Divide and conquer…more ceiling work
All of the gaps where the wood beams met were filled with quality wood filler (the kind that smells odd but really binds well). Then these joints were sanded smooth. Even though everything fit together perfectly on the workbench, the ceiling is still slightly irregular, and so gaps were unavoidable.
The gaps between the beams and the plasterboard were filled with joint compound and then smoothed flat. Then these were sanded as well. It was a careful balance between doing what was truly horizontal and doing what was right for the house because of how it had settled over time.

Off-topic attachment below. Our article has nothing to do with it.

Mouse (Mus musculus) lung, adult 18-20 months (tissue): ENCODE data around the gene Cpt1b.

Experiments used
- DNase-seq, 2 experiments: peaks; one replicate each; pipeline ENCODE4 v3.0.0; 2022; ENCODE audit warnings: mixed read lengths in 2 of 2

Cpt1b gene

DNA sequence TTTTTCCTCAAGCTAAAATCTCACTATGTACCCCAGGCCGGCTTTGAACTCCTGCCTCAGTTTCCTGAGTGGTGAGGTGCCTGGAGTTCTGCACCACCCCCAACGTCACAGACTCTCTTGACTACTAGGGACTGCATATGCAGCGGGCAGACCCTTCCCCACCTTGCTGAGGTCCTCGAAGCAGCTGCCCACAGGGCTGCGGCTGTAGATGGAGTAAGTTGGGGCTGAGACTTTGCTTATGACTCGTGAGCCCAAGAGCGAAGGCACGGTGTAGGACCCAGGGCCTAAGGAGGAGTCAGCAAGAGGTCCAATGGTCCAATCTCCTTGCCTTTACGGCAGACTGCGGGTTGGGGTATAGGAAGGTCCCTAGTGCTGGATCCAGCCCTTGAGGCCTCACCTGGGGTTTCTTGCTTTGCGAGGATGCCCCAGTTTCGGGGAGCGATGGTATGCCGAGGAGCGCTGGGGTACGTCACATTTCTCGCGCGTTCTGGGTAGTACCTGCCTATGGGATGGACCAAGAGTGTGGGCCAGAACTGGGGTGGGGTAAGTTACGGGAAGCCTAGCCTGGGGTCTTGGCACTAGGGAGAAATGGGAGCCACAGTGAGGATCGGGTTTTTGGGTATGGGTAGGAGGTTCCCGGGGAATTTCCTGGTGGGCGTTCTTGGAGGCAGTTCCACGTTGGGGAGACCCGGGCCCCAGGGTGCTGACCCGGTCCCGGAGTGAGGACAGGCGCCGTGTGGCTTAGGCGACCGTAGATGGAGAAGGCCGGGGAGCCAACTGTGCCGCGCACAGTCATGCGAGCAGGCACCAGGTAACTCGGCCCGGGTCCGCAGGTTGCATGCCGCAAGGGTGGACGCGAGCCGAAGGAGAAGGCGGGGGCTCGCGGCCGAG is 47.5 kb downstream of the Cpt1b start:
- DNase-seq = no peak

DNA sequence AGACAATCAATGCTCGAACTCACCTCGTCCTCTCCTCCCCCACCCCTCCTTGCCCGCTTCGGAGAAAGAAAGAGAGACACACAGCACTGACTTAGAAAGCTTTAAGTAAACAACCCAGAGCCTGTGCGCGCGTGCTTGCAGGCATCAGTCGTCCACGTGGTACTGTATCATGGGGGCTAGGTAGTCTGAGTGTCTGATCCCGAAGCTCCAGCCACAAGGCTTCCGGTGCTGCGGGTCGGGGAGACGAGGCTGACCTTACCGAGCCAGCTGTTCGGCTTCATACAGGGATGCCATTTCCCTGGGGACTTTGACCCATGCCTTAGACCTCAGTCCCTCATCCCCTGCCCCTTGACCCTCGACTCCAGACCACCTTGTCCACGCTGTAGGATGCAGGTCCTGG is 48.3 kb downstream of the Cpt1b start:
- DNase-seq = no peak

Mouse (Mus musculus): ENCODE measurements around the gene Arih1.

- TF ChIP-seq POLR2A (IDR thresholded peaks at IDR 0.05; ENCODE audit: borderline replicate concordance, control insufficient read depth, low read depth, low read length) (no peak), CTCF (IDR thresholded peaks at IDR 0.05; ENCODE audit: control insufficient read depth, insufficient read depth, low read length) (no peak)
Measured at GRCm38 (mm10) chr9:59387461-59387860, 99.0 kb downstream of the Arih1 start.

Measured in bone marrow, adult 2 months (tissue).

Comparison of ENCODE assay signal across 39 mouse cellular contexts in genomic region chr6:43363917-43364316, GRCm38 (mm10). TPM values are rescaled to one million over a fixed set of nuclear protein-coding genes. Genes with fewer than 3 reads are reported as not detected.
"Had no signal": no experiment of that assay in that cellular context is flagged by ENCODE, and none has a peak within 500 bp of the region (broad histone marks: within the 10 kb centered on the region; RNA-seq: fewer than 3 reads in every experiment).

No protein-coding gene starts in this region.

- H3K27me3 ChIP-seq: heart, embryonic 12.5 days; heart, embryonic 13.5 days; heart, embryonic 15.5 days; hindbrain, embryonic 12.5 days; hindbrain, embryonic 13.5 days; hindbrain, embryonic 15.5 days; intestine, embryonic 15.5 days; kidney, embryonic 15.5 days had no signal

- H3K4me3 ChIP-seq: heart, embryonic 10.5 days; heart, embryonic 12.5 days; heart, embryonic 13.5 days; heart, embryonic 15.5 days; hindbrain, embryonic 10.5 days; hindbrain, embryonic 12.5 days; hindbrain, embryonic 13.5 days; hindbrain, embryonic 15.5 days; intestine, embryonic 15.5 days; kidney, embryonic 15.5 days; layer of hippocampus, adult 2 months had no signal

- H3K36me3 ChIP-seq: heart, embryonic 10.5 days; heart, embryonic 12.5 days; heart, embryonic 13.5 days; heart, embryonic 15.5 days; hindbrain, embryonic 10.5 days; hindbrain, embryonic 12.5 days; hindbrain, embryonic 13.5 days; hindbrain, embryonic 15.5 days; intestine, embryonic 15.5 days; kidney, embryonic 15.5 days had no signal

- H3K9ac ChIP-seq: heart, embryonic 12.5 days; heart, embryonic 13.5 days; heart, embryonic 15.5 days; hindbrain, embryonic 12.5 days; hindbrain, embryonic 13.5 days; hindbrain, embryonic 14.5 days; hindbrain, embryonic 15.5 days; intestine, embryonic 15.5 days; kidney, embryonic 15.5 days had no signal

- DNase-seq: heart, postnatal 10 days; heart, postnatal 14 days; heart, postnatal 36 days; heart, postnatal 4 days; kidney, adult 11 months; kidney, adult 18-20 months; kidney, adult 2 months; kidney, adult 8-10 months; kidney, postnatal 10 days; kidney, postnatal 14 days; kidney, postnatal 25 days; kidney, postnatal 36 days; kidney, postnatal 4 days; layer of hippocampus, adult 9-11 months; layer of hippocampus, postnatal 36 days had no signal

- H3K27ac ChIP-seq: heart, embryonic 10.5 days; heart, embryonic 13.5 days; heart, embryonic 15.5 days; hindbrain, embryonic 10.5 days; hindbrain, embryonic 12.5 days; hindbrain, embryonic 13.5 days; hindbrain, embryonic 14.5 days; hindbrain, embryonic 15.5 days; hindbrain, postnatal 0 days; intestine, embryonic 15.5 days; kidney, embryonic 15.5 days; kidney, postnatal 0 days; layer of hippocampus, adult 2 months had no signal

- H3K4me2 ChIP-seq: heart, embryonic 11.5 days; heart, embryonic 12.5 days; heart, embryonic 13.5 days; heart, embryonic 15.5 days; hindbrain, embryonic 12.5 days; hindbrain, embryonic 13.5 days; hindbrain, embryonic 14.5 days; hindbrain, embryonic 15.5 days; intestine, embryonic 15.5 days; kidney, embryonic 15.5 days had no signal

I used premixed joint compound for consistency and two 4-inch joint compound knives with an improvised application technique. With one in each hand, I could work left-handed or right-handed, depending on what work was needed, and the knife in the non-working hand served as a hawk.
Applying joint compound to the plasterboard was the most rewarding step. As soon as each square was complete with no gray plasterboard showing, it was immediately gratifying! The “divide and conquer” work concept really worked! Here and there the unplanned irregularities catch the light in interesting unexpected almost artistic ways.
This photograph was taken September 2012.